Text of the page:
Fairmont, West Virginia


Day 2 ended in Fairmont for a couple of reasons.  One, I wanted to be in the right place that night, so that I could start exploring northeastern West Virginia the next morning.  Two, I discovered Fairmont’s motels were a bit cheaper than Morgantown’s.  So, about an hour before dark, I found myself already checked into my room, and wondering what to do.

I decided to drive into downtown Fairmont.  It’s not a big city, even though by population, it’s the state’s 6th largest.  At first glance, I didn’t see much of interest.  But that’s the thing with photography: sometimes you have to invest a little time, wandering aimlessly, until you find something special.  So, I set out to find the beauty of Fairmont.

The WesBanco bank is certainly Fairmont’s most dominant feature.  The 9-story building was completed in 1911.

The old Methodist church looks like it needs a good power washing.

Nearby, there’s the old Bell Telephone building.

Ooooookay, nothing phallic here.  Plus, I’m not a member.  Darnit!  Moving along…

The Marion County Courthouse dominates Adams and Jefferson Streets. It was completed in 1900.

Just up the street, and slightly above a parking area, you’ll find Veterans Square, with several statues, flags, and engraved names, standing in honor of local servicemen and women.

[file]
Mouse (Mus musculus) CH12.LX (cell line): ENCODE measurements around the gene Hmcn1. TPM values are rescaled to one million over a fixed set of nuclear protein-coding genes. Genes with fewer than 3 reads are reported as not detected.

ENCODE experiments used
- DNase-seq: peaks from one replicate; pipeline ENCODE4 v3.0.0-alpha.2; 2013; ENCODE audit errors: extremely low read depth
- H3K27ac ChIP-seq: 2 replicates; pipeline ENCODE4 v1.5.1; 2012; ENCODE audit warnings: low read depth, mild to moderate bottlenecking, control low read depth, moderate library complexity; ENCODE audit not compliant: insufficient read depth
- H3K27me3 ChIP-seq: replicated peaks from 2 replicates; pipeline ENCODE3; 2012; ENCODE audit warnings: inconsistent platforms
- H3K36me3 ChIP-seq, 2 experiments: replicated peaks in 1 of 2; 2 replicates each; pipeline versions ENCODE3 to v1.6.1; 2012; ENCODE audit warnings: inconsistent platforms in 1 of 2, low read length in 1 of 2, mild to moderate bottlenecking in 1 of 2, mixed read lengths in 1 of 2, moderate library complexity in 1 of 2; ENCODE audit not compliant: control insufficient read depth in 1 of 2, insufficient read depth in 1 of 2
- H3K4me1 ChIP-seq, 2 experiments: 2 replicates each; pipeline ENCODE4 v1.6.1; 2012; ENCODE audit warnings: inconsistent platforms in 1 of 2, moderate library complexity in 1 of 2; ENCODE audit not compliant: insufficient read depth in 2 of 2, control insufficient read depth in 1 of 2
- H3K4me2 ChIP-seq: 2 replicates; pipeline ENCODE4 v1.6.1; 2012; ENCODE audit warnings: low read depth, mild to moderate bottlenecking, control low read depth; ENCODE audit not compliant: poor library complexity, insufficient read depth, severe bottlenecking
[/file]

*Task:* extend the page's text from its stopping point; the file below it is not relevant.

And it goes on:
I don’t recall seeing any movie posters for the blockbuster “Have A Nice Day”, so I’m willing to bet the Fairmont Theatre is closed.

CinemaTreasures.com lists the Fairmont as a 3-screen theater, that opened in 1946.  It says the Fairmont Theatre is still open, but that information might not be current.

Lupo’s Lunch is no longer serving any meals.

What town doesn’t have an empty GC Murphy’s?

As I wandered through Fairmont, I headed towards the bridge that creates a grand entrance to downtown.

The bridge is right next to a mission, complete with a glowing neon “Jesus Saves” cross.

The bridge itself is quite impressive.  The Fairmont High Level Bridge was originally known as the “Million Dollar Bridge” when it opened in 1921. Now, it’s on the National Register of Historic Places.

The Fairmont High Level Bridge is 1,266 feet long, and includes three 250 foot concrete arch spans, 90 feet above the Monongahela River.  In addition to the “Million Dollar Bridge” and the “High-Level Bridge”, the structure gained a new name during restoration in 2000.  Officially, it’s now the Robert H. Mollohan Bridge, to honor a local congressman.

Note: This trip was first published in 2008.

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